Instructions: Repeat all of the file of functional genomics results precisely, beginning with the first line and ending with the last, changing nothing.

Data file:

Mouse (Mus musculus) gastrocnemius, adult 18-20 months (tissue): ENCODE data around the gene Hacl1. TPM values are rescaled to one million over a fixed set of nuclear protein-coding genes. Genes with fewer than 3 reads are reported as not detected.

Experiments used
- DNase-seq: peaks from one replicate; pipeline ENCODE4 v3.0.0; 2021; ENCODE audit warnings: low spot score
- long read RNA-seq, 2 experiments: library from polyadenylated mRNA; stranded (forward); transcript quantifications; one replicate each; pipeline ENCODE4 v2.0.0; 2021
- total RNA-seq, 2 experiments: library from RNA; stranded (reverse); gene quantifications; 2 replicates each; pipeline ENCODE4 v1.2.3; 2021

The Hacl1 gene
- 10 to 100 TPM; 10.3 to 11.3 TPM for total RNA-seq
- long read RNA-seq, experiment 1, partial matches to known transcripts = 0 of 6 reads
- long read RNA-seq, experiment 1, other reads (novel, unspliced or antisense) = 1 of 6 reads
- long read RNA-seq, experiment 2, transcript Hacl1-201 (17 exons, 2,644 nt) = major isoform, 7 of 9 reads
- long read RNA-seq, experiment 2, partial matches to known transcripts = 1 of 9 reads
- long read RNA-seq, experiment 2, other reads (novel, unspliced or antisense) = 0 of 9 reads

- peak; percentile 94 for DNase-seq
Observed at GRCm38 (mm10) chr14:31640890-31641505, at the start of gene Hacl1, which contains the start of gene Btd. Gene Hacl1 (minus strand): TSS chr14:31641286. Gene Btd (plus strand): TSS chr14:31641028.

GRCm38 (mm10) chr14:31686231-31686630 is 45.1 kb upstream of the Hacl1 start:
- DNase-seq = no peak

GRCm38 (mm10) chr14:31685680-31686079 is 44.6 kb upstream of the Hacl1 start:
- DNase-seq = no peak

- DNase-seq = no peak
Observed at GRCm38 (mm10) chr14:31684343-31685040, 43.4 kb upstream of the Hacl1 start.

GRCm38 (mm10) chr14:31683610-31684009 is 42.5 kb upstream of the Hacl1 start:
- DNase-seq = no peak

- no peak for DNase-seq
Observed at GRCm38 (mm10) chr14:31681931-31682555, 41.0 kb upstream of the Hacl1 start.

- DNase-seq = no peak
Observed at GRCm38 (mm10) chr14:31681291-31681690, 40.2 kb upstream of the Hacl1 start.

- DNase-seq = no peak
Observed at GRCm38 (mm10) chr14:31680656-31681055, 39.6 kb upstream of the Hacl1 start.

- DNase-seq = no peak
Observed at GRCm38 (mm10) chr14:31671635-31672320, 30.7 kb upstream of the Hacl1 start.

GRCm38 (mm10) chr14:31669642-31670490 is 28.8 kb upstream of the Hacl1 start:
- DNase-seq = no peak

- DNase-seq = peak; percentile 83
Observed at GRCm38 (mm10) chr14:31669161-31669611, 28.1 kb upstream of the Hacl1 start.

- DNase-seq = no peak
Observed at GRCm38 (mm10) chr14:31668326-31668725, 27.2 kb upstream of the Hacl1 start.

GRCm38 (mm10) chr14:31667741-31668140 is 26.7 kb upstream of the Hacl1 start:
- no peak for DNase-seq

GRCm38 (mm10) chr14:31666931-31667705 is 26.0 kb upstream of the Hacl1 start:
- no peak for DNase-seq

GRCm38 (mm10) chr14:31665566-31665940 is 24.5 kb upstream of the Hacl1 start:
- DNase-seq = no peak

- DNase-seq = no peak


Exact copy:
Mouse (Mus musculus) gastrocnemius, adult 18-20 months (tissue): ENCODE data around the gene Hacl1. TPM values are rescaled to one million over a fixed set of nuclear protein-coding genes. Genes with fewer than 3 reads are reported as not detected.

Experiments used
- DNase-seq: peaks from one replicate; pipeline ENCODE4 v3.0.0; 2021; ENCODE audit warnings: low spot score
- long read RNA-seq, 2 experiments: library from polyadenylated mRNA; stranded (forward); transcript quantifications; one replicate each; pipeline ENCODE4 v2.0.0; 2021
- total RNA-seq, 2 experiments: library from RNA; stranded (reverse); gene quantifications; 2 replicates each; pipeline ENCODE4 v1.2.3; 2021

The Hacl1 gene
- 10 to 100 TPM; 10.3 to 11.3 TPM for total RNA-seq
- long read RNA-seq, experiment 1, partial matches to known transcripts = 0 of 6 reads
- long read RNA-seq, experiment 1, other reads (novel, unspliced or antisense) = 1 of 6 reads
- long read RNA-seq, experiment 2, transcript Hacl1-201 (17 exons, 2,644 nt) = major isoform, 7 of 9 reads
- long read RNA-seq, experiment 2, partial matches to known transcripts = 1 of 9 reads
- long read RNA-seq, experiment 2, other reads (novel, unspliced or antisense) = 0 of 9 reads

- peak; percentile 94 for DNase-seq
Observed at GRCm38 (mm10) chr14:31640890-31641505, at the start of gene Hacl1, which contains the start of gene Btd. Gene Hacl1 (minus strand): TSS chr14:31641286. Gene Btd (plus strand): TSS chr14:31641028.

GRCm38 (mm10) chr14:31686231-31686630 is 45.1 kb upstream of the Hacl1 start:
- DNase-seq = no peak

GRCm38 (mm10) chr14:31685680-31686079 is 44.6 kb upstream of the Hacl1 start:
- DNase-seq = no peak

- DNase-seq = no peak
Observed at GRCm38 (mm10) chr14:31684343-31685040, 43.4 kb upstream of the Hacl1 start.

GRCm38 (mm10) chr14:31683610-31684009 is 42.5 kb upstream of the Hacl1 start:
- DNase-seq = no peak

- no peak for DNase-seq
Observed at GRCm38 (mm10) chr14:31681931-31682555, 41.0 kb upstream of the Hacl1 start.

- DNase-seq = no peak
Observed at GRCm38 (mm10) chr14:31681291-31681690, 40.2 kb upstream of the Hacl1 start.

- DNase-seq = no peak
Observed at GRCm38 (mm10) chr14:31680656-31681055, 39.6 kb upstream of the Hacl1 start.

- DNase-seq = no peak
Observed at GRCm38 (mm10) chr14:31671635-31672320, 30.7 kb upstream of the Hacl1 start.

GRCm38 (mm10) chr14:31669642-31670490 is 28.8 kb upstream of the Hacl1 start:
- DNase-seq = no peak

- DNase-seq = peak; percentile 83
Observed at GRCm38 (mm10) chr14:31669161-31669611, 28.1 kb upstream of the Hacl1 start.

- DNase-seq = no peak
Observed at GRCm38 (mm10) chr14:31668326-31668725, 27.2 kb upstream of the Hacl1 start.

GRCm38 (mm10) chr14:31667741-31668140 is 26.7 kb upstream of the Hacl1 start:
- no peak for DNase-seq

GRCm38 (mm10) chr14:31666931-31667705 is 26.0 kb upstream of the Hacl1 start:
- no peak for DNase-seq

GRCm38 (mm10) chr14:31665566-31665940 is 24.5 kb upstream of the Hacl1 start:
- DNase-seq = no peak

- DNase-seq = no peak